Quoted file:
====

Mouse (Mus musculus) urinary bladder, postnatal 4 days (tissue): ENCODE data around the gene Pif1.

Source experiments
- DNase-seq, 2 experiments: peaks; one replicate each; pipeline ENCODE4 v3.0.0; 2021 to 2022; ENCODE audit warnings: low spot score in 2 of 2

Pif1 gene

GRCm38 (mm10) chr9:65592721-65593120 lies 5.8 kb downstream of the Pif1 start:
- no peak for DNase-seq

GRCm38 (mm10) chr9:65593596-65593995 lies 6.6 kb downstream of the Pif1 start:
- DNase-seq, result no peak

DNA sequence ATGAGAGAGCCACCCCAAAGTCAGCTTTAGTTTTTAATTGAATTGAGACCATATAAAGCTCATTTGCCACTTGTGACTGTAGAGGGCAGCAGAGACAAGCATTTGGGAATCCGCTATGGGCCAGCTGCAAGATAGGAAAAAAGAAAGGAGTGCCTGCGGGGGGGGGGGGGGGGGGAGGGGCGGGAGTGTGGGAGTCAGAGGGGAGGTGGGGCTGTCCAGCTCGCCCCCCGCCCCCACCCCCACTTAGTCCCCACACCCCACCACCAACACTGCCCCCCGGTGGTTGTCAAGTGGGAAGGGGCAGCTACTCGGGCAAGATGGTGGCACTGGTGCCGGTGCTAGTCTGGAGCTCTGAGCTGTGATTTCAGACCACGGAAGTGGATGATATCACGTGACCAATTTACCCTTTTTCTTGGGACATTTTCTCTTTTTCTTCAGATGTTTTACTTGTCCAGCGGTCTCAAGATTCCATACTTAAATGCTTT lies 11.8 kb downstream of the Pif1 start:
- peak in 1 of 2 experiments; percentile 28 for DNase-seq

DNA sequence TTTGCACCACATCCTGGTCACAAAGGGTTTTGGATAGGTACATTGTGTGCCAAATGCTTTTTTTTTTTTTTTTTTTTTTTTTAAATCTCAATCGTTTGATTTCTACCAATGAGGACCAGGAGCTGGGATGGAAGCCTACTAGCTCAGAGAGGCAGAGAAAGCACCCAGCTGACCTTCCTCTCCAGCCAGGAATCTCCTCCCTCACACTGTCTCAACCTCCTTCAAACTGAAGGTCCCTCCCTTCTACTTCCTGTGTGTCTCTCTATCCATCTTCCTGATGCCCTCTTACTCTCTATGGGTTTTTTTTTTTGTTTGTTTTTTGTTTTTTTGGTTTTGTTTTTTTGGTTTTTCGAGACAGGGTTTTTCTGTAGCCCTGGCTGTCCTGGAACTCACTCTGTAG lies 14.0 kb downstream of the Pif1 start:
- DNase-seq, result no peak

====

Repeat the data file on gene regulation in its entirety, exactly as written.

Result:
Mouse (Mus musculus) urinary bladder, postnatal 4 days (tissue): ENCODE data around the gene Pif1.

Source experiments
- DNase-seq, 2 experiments: peaks; one replicate each; pipeline ENCODE4 v3.0.0; 2021 to 2022; ENCODE audit warnings: low spot score in 2 of 2

Pif1 gene

GRCm38 (mm10) chr9:65592721-65593120 lies 5.8 kb downstream of the Pif1 start:
- no peak for DNase-seq

GRCm38 (mm10) chr9:65593596-65593995 lies 6.6 kb downstream of the Pif1 start:
- DNase-seq, result no peak

DNA sequence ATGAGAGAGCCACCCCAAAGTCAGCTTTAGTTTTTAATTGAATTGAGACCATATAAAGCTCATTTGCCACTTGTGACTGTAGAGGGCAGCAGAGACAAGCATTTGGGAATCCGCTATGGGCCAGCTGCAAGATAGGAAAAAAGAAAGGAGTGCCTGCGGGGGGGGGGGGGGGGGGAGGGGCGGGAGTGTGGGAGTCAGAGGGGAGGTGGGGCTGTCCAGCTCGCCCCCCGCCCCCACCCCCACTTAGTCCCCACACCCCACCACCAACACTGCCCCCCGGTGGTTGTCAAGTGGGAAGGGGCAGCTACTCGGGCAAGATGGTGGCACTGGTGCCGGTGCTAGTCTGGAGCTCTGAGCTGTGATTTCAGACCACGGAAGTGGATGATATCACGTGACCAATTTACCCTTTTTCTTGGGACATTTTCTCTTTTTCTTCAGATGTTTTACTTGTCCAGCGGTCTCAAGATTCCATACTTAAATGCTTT lies 11.8 kb downstream of the Pif1 start:
- peak in 1 of 2 experiments; percentile 28 for DNase-seq

DNA sequence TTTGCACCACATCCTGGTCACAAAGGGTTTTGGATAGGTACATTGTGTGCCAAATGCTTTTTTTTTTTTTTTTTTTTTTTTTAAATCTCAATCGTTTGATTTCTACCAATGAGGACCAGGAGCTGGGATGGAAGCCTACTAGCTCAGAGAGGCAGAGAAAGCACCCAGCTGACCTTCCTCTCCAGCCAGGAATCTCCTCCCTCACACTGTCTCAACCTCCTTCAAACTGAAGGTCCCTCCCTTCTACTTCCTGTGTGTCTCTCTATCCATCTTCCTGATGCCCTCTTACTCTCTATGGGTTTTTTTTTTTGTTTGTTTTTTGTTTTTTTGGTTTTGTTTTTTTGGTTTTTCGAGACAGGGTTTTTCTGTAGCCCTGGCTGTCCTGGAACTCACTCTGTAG lies 14.0 kb downstream of the Pif1 start:
- DNase-seq, result no peak